Annie Gillani & Hana Manjusak
About This Project
The Cuban Revolution lasted from 1953 to 1959 and ended with the United States’ backed dictator, Fulgencio Batista, fleeing the country. After the revolution, Fidel Castro assumed military and political power as Cuba’s prime minister, and soon after enacted socialist policies, including the nationalization of oil refineries and property. These policies sparked both anger and an oil war with the United States, a country with close economic ties to Cuba prior to the revolution. Thus, in October 1960, the Dwight D. Eisenhower administration put an economic embargo into effect against Cuba, which pushed the country to become heavily dependent on the Eastern bloc (Julien, 1961). Decades of the U.S. embargo and sanctions followed and went through periods of both loosening and tightening of restrictions, depending on what administration was in power (Napier, 2010). Moreover, when the Soviet Union showed sure signs of collapse in 1990, the U.S. pressured an end to the preferential trade agreement with Cuba, drastically harming the Cuban economy (Lee, 2017). It has been over sixty years since the onset of the Cuban embargo, and it still remains in place today.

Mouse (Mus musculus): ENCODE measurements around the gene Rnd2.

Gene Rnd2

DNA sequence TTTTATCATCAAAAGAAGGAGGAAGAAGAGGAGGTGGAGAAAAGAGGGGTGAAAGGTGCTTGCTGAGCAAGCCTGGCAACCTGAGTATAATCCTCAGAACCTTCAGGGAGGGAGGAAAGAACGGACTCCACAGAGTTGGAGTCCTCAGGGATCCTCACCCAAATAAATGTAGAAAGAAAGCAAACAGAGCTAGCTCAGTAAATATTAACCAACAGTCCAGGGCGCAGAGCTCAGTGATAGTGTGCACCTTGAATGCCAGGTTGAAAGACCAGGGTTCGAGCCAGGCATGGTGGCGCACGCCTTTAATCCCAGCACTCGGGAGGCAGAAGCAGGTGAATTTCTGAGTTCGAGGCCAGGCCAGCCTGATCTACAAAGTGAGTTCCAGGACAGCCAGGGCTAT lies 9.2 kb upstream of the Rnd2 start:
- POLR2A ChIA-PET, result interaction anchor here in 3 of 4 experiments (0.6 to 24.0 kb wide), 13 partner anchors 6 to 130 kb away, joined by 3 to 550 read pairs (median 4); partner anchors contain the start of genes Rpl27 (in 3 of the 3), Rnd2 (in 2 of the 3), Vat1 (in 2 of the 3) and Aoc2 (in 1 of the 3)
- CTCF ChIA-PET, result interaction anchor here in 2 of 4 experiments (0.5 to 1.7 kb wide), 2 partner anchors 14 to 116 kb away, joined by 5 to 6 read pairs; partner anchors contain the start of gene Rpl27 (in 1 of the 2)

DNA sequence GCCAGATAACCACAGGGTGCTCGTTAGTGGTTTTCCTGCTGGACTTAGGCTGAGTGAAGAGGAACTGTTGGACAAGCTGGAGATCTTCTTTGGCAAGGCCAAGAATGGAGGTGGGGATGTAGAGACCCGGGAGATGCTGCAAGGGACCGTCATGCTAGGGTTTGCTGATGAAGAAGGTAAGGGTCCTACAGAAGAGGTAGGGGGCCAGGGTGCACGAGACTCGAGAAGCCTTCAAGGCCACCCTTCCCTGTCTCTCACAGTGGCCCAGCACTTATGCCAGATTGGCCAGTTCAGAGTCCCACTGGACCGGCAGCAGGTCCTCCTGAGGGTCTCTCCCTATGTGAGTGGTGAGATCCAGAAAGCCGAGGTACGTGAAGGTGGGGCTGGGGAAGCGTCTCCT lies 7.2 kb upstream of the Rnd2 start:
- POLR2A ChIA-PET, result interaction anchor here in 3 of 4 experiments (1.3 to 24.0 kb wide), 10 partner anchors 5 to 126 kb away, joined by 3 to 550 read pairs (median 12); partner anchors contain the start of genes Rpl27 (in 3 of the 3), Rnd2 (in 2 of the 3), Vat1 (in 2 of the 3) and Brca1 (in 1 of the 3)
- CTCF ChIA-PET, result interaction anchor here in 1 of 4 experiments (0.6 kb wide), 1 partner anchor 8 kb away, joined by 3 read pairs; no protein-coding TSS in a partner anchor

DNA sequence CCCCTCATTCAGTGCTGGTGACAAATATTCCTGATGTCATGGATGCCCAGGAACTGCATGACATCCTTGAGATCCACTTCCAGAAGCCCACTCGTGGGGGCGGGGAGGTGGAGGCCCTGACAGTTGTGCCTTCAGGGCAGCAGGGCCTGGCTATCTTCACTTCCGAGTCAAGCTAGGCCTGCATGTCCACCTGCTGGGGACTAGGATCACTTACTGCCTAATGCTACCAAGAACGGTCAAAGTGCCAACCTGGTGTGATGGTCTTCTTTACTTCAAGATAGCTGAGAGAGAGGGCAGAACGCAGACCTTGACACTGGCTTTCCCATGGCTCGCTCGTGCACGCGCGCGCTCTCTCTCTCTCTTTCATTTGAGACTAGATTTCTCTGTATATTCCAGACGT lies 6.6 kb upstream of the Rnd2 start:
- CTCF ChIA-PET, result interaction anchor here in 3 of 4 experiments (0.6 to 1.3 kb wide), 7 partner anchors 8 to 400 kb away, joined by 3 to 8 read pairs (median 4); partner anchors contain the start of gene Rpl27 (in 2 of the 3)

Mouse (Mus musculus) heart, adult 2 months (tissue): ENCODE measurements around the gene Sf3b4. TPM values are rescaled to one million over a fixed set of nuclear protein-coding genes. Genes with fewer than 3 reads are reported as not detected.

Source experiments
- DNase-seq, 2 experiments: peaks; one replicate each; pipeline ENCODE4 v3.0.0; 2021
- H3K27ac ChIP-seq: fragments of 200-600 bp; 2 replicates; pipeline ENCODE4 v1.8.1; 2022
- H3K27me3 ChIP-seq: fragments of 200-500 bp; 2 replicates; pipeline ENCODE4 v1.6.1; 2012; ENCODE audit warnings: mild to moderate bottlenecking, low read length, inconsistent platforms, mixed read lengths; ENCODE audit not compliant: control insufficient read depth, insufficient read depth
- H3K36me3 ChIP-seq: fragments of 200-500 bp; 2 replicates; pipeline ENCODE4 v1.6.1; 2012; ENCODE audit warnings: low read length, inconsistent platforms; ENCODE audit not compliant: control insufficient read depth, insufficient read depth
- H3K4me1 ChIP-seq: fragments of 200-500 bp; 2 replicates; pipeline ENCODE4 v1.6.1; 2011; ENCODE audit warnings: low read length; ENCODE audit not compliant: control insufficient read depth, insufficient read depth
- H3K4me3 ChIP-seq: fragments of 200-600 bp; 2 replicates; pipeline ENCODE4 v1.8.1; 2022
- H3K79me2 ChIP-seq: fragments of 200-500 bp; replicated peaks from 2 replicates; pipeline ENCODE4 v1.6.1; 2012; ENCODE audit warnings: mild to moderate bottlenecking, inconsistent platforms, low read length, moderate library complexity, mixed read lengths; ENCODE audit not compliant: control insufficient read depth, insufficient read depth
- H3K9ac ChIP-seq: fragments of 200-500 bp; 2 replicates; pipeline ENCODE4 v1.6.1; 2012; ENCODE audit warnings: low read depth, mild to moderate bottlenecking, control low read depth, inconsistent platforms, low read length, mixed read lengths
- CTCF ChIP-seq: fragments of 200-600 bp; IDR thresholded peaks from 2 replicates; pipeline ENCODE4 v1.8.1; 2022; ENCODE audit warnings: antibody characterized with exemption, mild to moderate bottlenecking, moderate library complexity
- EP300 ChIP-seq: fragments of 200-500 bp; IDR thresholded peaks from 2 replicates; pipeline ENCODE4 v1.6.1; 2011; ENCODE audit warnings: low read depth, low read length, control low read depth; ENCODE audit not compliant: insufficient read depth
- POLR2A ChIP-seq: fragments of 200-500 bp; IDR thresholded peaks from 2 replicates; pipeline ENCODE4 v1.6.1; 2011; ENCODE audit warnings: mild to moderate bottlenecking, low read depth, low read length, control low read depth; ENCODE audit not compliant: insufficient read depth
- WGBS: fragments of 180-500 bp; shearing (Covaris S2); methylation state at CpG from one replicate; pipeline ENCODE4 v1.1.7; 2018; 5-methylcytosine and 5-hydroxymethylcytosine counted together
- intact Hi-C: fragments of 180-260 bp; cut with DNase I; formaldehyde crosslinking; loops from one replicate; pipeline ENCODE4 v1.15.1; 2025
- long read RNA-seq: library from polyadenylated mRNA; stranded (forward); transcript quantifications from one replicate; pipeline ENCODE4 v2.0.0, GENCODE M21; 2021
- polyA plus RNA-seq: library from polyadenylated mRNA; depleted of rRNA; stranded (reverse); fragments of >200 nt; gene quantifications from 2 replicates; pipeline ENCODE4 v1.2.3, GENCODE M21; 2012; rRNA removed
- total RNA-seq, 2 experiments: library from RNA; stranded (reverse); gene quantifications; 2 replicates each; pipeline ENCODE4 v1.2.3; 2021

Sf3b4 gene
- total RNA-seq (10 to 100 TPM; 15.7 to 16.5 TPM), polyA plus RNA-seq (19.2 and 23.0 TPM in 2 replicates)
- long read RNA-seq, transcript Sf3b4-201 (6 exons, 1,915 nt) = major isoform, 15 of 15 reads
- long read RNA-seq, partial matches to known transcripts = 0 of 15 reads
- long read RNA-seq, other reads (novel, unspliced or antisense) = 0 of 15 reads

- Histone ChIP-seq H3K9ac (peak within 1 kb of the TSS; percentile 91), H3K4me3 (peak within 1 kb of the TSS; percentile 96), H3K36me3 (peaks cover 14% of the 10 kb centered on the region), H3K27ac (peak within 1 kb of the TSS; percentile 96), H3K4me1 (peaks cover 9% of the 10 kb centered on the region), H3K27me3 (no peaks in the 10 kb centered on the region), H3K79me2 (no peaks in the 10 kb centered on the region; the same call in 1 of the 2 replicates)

The stories of the ‘failures of socialism’ are emphasized frequently, particularly in liberal Western democracies. These anecdotes, however, are often not presented in conjunction with evidence of interference from the United States that is occurring simultaneously. The Cuban case is one that is very prominent in political and academic discourse in the United States, and the country is frequently cited as an example of a socialist state that fails to provide public goods and services to its people. Since the onset of the embargo, Cuba has faced many public service provision struggles, including nutrition hardships, public health issues such as the epidemic of optic neuropathy, a lack of medicine and medical supplies, and a lack of education resources, among other examples. The level of hardship Cuba faces in providing public service provisions to their people, however, has fluctuated over the years, with the country performing better in providing them in some years rather than in others. Thus, the pressing question in this study is what causes this fluctuation to occur. Understanding whether there is a link between the U.S. interference and Cuba’s struggles to provide public service provisions is therefore a compelling question, and the following research question is posed: Is there a link between Cuba’s struggles to provide public service provisions to its citizens under socialism and the United States’ economically-driven embargo and sanctions against the country?